Architect, critic and curator Jaffer Kolb spoke on his new installation art project, “Home Economics,” in Lawrence Auditorium last Thursday evening. In the talk, sponsored by the art department’s 1960s Scholars fund, Kolb discussed the shop-style exhibition of upscale housewares that he recently created from molds of foreclosed homes in Detroit. The resulting “Home Economics” gallery invites questions about salvage and preservation, interior and exterior, the importance of domestic spaces and Detroit’s deterioration in the cultural narrative. As the creation of the work culminated with the exhibition’s opening only a few weeks ago, Kolb himself is still working through the meanings and messages of his project, completed during his teaching tenure at the University of Michigan’s Taubman College of Architecture. His interests are in “how architecture embeds itself into quotidian economic and political systems,” and this project overlaps with art and design to make such critiques.
“Home Economics” is a storefront full of high-end, local home products in pop colors with whimsical sensibilities. The pieces, all functional, vary in scale from candies in varied colors but only one flavor, to candles in ironic scents, to furniture including an “otherworldly dining set,” in Kolb’s words, made of high-density foam. Kolb drove around the city taking plaster molds of unremarkable features of the houses, then used these molds, without changing their scale, to shape his exhibition’s products. “Together these products form a dream pop landscape of surrealist capitalism,” Kolb said.
Kolb’s multivalent artistic commentary deals with many issues specific to Detroit and more broadly applicable to the capitalist world. One inspiration was the concept of a $500 house, which is the start price of foreclosed Detroit homes at auction. While Detroit’s housing market has declined, Kolb has noticed upscale home products becoming more expensive, diminishing the shock value of a $500 candle or similar product. “Home Economics” is thus noting partially that the value of the housewares may actually equal or surpass the monetary value of houses from which the molds were taken. In the same vein, Kolb is still undecided on when or if he will sell off the contents of the “store,” and he refused to price the items. He instead created a “jokey price list” that valued each product in terms of numbers of houses, a riff on the $500 house and on his use of a store aesthetic as a gallery.
The work also questions the value of preservation, especially in the context of Detroit’s presumed decline. The city has a “branding problem,” Kolb said, as if authorities’ actions are colored by their “willingness to accept the reduction of Detroit’s image in the cultural narrative.” He also mentioned the classic “scrape” versus “anti-scrape” debate in terms of restoration or conservation of historical objects, critiquing the dominance of anti-scrape as the only acceptable method over the last century. Anti-scrape “overly glorifies weathering,” Kolb said. Furthermore, Kolb’s idea to preserve the shapes of soon-to-be-demolished houses subverts typical notions of preservation by focusing on the unremarkable. He also critiqued the salvaging or upcycling of materials taken from Detroit’s abandoned structures to create expensive products, which contributes to “fetishization” of the city’s decline. “Our fixation on the ruins of Detroit seems to encourage its very dismantling,” Kolb said. “There’s a one-to-one relationship between the destruction of the city and its reappropriation into upscale markets.”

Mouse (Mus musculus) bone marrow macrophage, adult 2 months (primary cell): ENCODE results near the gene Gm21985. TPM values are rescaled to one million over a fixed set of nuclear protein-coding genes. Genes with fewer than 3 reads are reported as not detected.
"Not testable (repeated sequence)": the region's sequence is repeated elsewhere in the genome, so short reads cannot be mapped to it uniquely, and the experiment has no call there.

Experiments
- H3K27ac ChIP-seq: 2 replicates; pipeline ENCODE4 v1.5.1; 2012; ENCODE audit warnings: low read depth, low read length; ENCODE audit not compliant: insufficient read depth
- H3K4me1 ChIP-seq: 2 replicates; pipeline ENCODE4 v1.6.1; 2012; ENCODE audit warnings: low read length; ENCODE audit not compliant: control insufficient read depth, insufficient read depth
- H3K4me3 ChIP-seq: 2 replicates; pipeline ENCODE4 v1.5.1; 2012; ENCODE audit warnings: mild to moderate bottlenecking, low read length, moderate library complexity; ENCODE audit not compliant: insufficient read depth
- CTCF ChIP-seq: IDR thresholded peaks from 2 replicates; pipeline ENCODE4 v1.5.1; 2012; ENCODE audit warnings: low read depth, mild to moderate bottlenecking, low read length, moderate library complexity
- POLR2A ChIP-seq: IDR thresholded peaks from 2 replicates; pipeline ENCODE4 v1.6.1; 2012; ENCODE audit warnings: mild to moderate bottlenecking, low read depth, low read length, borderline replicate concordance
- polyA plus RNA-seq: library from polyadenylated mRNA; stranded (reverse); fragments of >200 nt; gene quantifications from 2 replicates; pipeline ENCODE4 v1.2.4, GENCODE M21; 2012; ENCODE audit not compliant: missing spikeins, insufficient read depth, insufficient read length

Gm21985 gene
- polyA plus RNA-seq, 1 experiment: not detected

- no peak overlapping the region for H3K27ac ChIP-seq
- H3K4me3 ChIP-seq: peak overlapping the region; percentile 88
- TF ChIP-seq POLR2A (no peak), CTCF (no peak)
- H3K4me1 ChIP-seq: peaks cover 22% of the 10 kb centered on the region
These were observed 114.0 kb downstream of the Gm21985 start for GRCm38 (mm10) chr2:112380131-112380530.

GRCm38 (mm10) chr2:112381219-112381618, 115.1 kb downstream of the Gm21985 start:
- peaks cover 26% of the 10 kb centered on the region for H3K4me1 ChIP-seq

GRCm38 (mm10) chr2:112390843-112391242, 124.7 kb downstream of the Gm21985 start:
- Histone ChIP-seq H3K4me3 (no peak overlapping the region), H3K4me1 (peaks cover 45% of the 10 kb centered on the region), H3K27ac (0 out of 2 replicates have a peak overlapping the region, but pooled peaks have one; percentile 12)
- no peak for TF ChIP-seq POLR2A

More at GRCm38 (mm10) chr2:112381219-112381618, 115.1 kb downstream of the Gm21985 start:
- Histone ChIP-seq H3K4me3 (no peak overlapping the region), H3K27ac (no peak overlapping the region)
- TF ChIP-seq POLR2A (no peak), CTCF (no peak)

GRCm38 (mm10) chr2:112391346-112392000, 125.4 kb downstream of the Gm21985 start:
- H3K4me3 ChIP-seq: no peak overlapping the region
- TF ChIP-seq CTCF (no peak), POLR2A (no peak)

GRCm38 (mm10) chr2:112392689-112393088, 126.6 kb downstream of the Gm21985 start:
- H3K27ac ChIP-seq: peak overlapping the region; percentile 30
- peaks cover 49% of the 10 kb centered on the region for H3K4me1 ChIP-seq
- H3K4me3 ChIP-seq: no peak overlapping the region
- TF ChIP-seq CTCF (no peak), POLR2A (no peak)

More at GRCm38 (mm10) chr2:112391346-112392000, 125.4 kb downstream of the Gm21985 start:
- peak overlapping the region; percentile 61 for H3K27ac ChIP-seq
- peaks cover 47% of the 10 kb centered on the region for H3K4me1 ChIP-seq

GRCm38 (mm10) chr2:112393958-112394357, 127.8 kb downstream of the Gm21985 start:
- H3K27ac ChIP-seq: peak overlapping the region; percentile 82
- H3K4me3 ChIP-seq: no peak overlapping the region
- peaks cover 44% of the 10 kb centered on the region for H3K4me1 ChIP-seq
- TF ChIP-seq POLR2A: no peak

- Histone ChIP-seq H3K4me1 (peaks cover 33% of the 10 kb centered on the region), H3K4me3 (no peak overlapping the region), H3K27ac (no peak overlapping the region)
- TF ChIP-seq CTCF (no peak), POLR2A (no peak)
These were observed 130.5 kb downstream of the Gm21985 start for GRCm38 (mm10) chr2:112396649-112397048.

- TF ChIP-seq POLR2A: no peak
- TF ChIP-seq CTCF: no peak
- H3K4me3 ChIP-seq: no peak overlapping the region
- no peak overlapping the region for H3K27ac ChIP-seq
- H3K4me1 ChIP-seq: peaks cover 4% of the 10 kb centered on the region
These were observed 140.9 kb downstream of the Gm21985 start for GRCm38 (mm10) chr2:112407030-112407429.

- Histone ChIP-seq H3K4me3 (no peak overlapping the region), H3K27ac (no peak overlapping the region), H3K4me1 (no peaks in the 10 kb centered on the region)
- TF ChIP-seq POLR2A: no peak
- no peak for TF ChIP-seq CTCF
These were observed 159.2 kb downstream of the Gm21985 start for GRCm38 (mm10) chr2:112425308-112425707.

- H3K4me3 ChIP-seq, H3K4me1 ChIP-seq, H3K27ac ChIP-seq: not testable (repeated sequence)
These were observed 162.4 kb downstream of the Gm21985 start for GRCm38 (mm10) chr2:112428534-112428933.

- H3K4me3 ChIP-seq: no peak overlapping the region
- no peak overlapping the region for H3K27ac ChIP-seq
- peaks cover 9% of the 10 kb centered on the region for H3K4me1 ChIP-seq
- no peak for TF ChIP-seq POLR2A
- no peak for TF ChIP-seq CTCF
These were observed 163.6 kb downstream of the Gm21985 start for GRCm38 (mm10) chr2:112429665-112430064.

Finally, Kolb’s “Home Economics” explores the public-private and exterior-interior divide, such as “reproduc[ing] an exterior surface into an interior product.” His use of domestic architecture and creation of domestic products question the role and value of domestic life, as these homes are being taken from families and devalued, even deindividualized in the city’s “Blight Bundle” of 6000 foreclosed properties offered for sale as a unit but never actually sold. Again, he is still working to fully understand the implications of his work but intends it to highlight important social questions.
The products in the store are ultimately as multifaceted as Kolb’s commentary itself. As Kolb put it in his talk, “the intention was that they could exist simultaneously as playful innocuous objects while holding this underlying critique of how salvage is leading to further ruination” in Detroit.